NSF boosts SMU engineer's AI learning research

The National Science Foundation (NSF) has awarded SMU engineering professor Digvijay Boob a five-year CAREER grant to pioneer quicker, streamlined solutions that could speed up how AI learns from data to make predictions and decisions.

DALLAS (SMU) – The National Science Foundation (NSF) has awarded SMU engineering professor Digvijay Boob a five-year CAREER grant to pioneer quicker, streamlined solutions that could speed up how AI learns from data to make predictions and decisions.


The applications cover a wide range of tasks, such as ensuring fairness in machine learning models, improving inventory management for healthier supply chains and making optimal decisions in controlling power plants.


Boob will receive a $596,607 grant from the CAREER Program, NSF’s most prestigious award in support of early-career faculty. His project is aimed at addressing algorithms for two types of mathematical problems. Known as semi-infinite optimization problems and equilibrium-constrained optimization problems, these math problems are used by scientists and business practitioners to improve efficiency, reduce costs, manage risks, enhance decision-making, and maximize profits. Data scientists and engineers also use these optimization problems in their field to assess predicted outcomes and make smart decisions.   


We do not currently have sufficient understanding of how to solve these problems, said Boob, an assistant professor in Operations Research and Engineering Management at SMU’s Lyle School of Engineering. “Existing algorithms tend to only work in limited settings, or else they can’t handle the large-scale problems we are facing in today’s world.”


Machine learning, a subset of artificial intelligence (AI), empowers computers to learn from data, enabling them to make predictions or decisions without explicit programming. Algorithms are the backbone of machine learning models, providing the mathematical instructions guiding AI’s responses to the data it encounters.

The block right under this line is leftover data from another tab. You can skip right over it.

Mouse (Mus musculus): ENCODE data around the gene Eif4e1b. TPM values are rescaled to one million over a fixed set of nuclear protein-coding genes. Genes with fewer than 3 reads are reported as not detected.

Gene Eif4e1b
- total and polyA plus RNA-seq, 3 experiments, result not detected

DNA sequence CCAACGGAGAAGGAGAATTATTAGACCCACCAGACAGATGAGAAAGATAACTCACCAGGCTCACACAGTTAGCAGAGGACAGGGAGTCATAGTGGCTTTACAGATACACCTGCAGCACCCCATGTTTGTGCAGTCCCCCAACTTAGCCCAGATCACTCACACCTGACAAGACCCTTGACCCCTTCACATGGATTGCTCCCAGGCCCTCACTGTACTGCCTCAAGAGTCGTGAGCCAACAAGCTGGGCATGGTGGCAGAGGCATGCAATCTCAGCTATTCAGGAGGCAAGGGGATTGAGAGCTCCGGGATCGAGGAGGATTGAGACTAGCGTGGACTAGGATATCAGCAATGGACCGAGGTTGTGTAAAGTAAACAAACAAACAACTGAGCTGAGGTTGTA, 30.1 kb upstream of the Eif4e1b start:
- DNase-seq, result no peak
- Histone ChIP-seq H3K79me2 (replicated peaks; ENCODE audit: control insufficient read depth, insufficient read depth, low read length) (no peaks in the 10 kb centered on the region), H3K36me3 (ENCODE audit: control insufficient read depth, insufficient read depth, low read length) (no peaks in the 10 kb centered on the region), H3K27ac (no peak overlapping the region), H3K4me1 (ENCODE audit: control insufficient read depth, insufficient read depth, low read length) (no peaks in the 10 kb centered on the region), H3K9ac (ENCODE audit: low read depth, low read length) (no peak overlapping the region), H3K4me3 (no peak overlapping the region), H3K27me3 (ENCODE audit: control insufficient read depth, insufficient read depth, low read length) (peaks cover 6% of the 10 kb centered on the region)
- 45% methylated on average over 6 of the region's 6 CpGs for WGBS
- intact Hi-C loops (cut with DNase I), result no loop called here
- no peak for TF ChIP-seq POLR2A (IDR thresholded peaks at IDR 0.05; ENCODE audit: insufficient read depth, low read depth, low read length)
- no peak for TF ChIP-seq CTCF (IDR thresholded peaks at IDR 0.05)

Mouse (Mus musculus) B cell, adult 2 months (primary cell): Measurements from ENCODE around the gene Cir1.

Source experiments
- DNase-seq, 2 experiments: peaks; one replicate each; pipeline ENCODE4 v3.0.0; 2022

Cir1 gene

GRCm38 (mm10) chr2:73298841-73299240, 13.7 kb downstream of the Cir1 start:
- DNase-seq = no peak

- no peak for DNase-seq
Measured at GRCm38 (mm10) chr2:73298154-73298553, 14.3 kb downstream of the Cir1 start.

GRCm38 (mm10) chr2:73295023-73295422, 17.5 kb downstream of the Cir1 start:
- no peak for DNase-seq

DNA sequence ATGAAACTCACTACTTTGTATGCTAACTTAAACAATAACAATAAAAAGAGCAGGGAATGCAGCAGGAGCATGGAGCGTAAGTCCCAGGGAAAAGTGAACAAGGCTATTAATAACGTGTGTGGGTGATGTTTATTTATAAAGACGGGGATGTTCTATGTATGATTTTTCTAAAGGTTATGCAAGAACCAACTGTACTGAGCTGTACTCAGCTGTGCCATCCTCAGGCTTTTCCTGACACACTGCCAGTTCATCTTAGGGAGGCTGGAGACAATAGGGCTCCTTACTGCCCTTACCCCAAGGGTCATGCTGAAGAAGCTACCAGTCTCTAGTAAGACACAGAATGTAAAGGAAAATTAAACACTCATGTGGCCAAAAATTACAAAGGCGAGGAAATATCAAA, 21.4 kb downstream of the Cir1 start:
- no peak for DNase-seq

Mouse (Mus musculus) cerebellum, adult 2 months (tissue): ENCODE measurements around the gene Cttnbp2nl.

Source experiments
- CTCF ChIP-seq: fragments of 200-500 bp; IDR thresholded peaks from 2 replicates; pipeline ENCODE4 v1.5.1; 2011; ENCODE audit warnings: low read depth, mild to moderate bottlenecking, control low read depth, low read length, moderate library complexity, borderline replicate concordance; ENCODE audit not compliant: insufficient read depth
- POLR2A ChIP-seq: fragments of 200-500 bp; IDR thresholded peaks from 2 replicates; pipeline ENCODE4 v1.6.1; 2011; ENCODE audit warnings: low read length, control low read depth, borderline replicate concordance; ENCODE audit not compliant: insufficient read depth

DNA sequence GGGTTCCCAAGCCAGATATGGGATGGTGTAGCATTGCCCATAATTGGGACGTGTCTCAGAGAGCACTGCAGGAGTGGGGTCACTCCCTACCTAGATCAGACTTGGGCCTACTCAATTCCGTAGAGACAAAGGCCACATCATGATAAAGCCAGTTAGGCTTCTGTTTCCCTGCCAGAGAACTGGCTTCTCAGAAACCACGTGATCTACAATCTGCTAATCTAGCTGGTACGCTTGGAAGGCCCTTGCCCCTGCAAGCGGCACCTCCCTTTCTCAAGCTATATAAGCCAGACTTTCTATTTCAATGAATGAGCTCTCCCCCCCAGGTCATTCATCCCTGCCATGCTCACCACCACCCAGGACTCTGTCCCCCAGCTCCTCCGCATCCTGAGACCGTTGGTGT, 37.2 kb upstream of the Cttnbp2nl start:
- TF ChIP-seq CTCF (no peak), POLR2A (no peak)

Faster algorithms, such as those Boob aims to develop, could potentially solve optimization problems more quickly than current methods. This is crucial as AI models become more complex to meet the expanding demands of users.


Semi-infinite optimization problems are mathematical problems with an infinite number of potential constraints. Picture a plant that manufactures or processes chemicals; to avoid unintended chemical reactions, several variables must be kept in mind and not all of them can be anticipated in advance. A semi-infinite optimization problem can be used to ensure that all of those constraints are taken into account to get the desirable outcome.   


“Equilibrium-constrained optimization problems,” on the other hand, “are used to model a system where multiple players act independently in self-interest,” Boob explained. An example of this would be competing companies using the algorithm to figure out how they can maximize their profits while considering the reactions of competitors. 


“The job of the algorithm is to find good equilibriums despite uncertain aspects,” said Boob, who specializes in developing provably fast-converging, easy-to-implement scalable algorithms.


However, writing algorithms for these different optimization scenarios will be extremely difficult.


“Not only do the solution points need to satisfy the constraints, but they have to be the best among all such points, either maximizing some profit or minimizing errors while respecting those infinite or equilibrium constraints,” Boob said. “Clearly, a haphazard approach will only take us so far. We want to study these problems systematically.”


SMU students from the Office of Engaged Learning who have a strong background in mathematics, optimization, and computer language will be helping Boob test how well the algorithms work and implement them on a computer to see them running in action. 


This material is based on work supported by the National Science Foundation under Grant No. 2340858. The NSF’s CAREER Program is a Foundation-wide activity that offers the National Science Foundation's most prestigious awards in support of early-career faculty who have the potential to serve as academic role models in research and education and to lead advances in the mission of their department or organization. It is expected that activities pursued by early-career faculty, as part of this award, will build a firm foundation for a lifetime of leadership in integrating education and research.


Any opinions, findings, conclusions, or recommendations expressed in this material are those of the authors and do not necessarily reflect the views of the National Science Foundation. 


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